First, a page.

Barnes & Noble - Rachel Saltz
Michael Powell, perhaps the greatest of all English directors, could be luridly romantic Black Narcissus, perversely romantic Peeping Tom, and even, as in this charming film, good-old-fashioned boy-meets-girl romantic. Wendy Hiller portrays Joan Webster, a modern woman who "knows where she's going" -- to marry a rich man who owns a small island in the Hebrides. Stranded in Scotland by storms on her way to the wedding, she meets Torquil MacNeil the wonderful Roger Livesey, a soldier on leave from World War II. Soon, headstrong Joan finds herself battling the weather, Torquil, and her own conflicted heart. I Know Where I'm Going! is a capacious romantic comedy that finds room for strands of mysticism, fairy tales, and Powell's quite evident love of the people and landscape of the Scottish Hebrides. Hiller and Livesey are wonderful together: Their love story is believable and engaging, and you'll quickly find yourself rooting for them to end up together. Powell here delivers an artful jolt to the screwball comedy genre -- and the result is a film with a serious heart and levity of spirit.
All Movie Guide - Bruce Eder
Michael Powell's and Ermeric Pressburger's I Know Where I'm Going was an unexpected movie at the time of its release. The two filmmakers, who usually shared joint credit as writer-producer-directors, had previously delighted audiences (and outraged officialdom) with their unusual films dealing with war-related subjects: 49th Parallel, The Life and Death of Colonel Blimp, and A Canterbury Tale. I Know Where I'm Going was set during the war but takes place in Scotland, far from the fighting; the only sign of the world war being fought is the presence of some men in uniform, the austerity of life, and the fact that the hero (Roger Livesey) has only a short leave home, his first visit in five years. But the real focus of I Know Where I'm Going was how people would live, and approach life, after the war: specifically, whether the heroine (Wendy Hiller) would continue to be motivated by materialism or whether she (and the audience) would learn something better. Powell and Pressburger, who went corporately and creatively under the name of The Archers, had a message to send: that there were more joys to be found in the texture of life than in any material comforts, and that this lesson would be a more vital result of the war than the military victory that was already taken for granted. In many ways, I Know Where I'm Going was the first postwar film, anticipating such American classics as The Best Years of Our Lives, It's a Wonderful Life, and even, on the darker side of life, Crossfire.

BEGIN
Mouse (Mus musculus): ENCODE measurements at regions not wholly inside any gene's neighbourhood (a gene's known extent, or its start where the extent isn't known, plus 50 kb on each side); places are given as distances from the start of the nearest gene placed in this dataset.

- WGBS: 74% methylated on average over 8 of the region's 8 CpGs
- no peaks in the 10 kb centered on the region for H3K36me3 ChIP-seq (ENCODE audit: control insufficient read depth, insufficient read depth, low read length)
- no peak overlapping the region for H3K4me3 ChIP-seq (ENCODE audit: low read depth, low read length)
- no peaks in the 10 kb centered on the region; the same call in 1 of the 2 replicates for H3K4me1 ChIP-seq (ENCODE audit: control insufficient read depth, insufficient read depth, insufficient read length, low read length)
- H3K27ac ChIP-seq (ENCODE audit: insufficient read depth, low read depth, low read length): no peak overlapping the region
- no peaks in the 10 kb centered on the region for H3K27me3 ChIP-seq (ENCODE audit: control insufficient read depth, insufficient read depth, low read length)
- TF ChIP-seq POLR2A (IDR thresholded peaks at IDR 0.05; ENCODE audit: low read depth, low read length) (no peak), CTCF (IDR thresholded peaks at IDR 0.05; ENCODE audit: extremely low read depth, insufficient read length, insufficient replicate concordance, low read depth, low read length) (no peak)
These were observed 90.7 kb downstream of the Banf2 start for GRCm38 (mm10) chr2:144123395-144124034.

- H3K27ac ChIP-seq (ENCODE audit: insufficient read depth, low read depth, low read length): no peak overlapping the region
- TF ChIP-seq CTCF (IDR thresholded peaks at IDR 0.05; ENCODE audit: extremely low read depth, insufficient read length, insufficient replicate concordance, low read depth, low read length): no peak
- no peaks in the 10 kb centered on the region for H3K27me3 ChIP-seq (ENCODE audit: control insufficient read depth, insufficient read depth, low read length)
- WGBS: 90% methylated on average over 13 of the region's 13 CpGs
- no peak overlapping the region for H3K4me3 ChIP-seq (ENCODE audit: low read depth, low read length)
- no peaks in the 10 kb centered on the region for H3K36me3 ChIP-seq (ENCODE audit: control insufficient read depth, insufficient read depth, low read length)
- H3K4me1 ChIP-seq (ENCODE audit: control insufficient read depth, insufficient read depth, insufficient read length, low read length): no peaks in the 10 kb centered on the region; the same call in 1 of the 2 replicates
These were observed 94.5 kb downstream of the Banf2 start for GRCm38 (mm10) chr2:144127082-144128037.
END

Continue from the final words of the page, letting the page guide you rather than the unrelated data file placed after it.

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Product Details

  • Release Date: 2/27/2001